Evolutionary Ecology

, Volume 25, Issue 2, pp 373–390 | Cite as

Geographical variation in sperm morphology in the red-winged blackbird (Agelaius phoeniceus)

  • Stefan LüpoldEmail author
  • David F. Westneat
  • Tim R. Birkhead
Original Paper


Many species differ genetically, physiologically, and morphologically between geographically distinct populations, typically in response to variation in ecological and climatic variables. Little is known, however, about geographical variation in sperm morphology. Sperm morphology is under strong sexual selection, has been shown to evolve rapidly, and often co-varies with other reproductive traits (e.g., testis size or mating system) that differ between populations in some species. The aim of this study was to establish whether sperm morphology varies between populations of the red-winged blackbird (Agelaius phoeniceus), a species with an enormous breeding range and marked inter-population variation in both body size and mating system. We found (1) highly significant variation in sperm morphology among study sites, (2) a gradual increase in sperm length from the southwest to the northeast of the breeding range, and (3) a strong negative association between sperm length and body size. However, the relationship with the mating system remains unclear. Several hypotheses to explain these patterns are proposed.


Inter-population variation Mating system Sperm length Body size Icteridae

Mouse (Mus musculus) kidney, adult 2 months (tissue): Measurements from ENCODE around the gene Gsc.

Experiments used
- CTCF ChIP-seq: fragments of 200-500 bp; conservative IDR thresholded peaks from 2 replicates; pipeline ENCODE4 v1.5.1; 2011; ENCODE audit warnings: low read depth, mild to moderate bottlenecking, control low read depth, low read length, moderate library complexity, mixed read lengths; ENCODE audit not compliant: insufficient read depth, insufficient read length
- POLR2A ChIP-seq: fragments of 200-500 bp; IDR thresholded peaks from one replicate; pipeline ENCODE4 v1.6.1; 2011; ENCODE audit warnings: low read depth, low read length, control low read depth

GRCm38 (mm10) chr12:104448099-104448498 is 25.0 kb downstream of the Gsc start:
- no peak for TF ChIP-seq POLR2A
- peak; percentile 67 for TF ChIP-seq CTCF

We thank J. Homan, G. Linz, L. Reinhardt, A. Trutsch, and K. Yasukawa for their help in the field, R. Byrd, J. Cummins, D. Elwonger, L. Merrill, T. Muir, J. Rivers, V. Rohwer, S. Tupper, S. Werner, and M. Whitfield for providing additional sperm samples, the SPU meeting at Syracuse University for insightful discussion, and R. Montgomerie, R. Snook and three anonymous reviewers for valuable comments on the manuscript. S.L. was supported by the Janggen-Poehn Foundation, Swiss National Science Foundation, a Sheffield University ORS Award, a Lauff Research Award, a KBS Visiting Graduate Student Fellowship, and an NSF LTER Graduate Research Award; D.F.W. by the University of Kentucky; and T.R.B. by the Leverhulme Trust.

Supplementary material

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Supplementary material 5 (DOC 34 kb)


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Copyright information

© Springer Science+Business Media B.V. 2010

Authors and Affiliations

  • Stefan Lüpold
    • 1
    • 2
    Email author
  • David F. Westneat
    • 3
  • Tim R. Birkhead
    • 1
  1. 1.Department of Animal and Plant SciencesUniversity of SheffieldSheffieldUK
  2. 2.Department of BiologySyracuse UniversitySyracuseUSA
  3. 3.Department of BiologyUniversity of KentuckyLexingtonUSA

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